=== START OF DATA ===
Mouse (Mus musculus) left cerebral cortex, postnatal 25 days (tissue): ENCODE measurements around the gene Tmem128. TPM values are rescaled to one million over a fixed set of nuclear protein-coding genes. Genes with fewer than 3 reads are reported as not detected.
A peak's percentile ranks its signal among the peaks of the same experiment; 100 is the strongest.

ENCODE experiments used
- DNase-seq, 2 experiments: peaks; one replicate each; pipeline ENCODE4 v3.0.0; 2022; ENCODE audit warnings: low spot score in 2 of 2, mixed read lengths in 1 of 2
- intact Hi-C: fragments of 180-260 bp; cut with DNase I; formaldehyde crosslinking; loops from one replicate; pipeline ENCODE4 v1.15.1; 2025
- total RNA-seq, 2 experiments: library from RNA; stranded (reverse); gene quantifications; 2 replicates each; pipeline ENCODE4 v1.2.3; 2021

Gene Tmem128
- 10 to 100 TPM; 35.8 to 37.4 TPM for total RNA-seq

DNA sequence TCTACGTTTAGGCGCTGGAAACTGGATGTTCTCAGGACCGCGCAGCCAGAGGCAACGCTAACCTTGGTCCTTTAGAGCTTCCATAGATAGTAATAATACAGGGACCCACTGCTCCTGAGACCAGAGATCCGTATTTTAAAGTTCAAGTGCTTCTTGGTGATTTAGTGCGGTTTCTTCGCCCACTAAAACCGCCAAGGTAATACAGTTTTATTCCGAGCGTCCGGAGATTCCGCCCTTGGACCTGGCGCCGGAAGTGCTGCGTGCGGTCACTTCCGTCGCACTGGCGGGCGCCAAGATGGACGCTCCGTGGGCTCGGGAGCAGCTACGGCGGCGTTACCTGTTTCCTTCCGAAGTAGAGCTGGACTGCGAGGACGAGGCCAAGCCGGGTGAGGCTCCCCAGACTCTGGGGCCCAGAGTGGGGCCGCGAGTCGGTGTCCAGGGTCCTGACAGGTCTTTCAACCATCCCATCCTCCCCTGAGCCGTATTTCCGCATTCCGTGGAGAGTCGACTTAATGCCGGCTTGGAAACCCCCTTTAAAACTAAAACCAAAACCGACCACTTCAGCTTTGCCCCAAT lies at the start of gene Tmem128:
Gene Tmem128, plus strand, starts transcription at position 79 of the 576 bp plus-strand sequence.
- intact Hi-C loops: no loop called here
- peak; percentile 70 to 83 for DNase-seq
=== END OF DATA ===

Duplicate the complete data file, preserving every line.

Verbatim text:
Mouse (Mus musculus) left cerebral cortex, postnatal 25 days (tissue): ENCODE measurements around the gene Tmem128. TPM values are rescaled to one million over a fixed set of nuclear protein-coding genes. Genes with fewer than 3 reads are reported as not detected.
A peak's percentile ranks its signal among the peaks of the same experiment; 100 is the strongest.

ENCODE experiments used
- DNase-seq, 2 experiments: peaks; one replicate each; pipeline ENCODE4 v3.0.0; 2022; ENCODE audit warnings: low spot score in 2 of 2, mixed read lengths in 1 of 2
- intact Hi-C: fragments of 180-260 bp; cut with DNase I; formaldehyde crosslinking; loops from one replicate; pipeline ENCODE4 v1.15.1; 2025
- total RNA-seq, 2 experiments: library from RNA; stranded (reverse); gene quantifications; 2 replicates each; pipeline ENCODE4 v1.2.3; 2021

Gene Tmem128
- 10 to 100 TPM; 35.8 to 37.4 TPM for total RNA-seq

DNA sequence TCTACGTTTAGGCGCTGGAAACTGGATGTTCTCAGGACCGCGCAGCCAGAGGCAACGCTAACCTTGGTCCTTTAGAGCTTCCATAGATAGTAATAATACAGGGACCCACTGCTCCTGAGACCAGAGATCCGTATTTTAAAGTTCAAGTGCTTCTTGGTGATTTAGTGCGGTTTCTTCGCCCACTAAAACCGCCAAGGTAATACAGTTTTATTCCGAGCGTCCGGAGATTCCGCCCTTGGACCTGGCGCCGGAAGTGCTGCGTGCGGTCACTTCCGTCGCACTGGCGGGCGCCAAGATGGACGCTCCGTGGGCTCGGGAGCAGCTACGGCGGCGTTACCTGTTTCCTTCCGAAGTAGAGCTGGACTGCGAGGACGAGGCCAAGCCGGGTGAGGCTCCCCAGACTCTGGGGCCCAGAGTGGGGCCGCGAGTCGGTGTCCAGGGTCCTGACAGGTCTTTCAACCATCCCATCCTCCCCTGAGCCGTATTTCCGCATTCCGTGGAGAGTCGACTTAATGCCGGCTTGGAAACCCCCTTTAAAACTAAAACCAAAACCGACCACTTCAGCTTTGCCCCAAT lies at the start of gene Tmem128:
Gene Tmem128, plus strand, starts transcription at position 79 of the 576 bp plus-strand sequence.
- intact Hi-C loops: no loop called here
- peak; percentile 70 to 83 for DNase-seq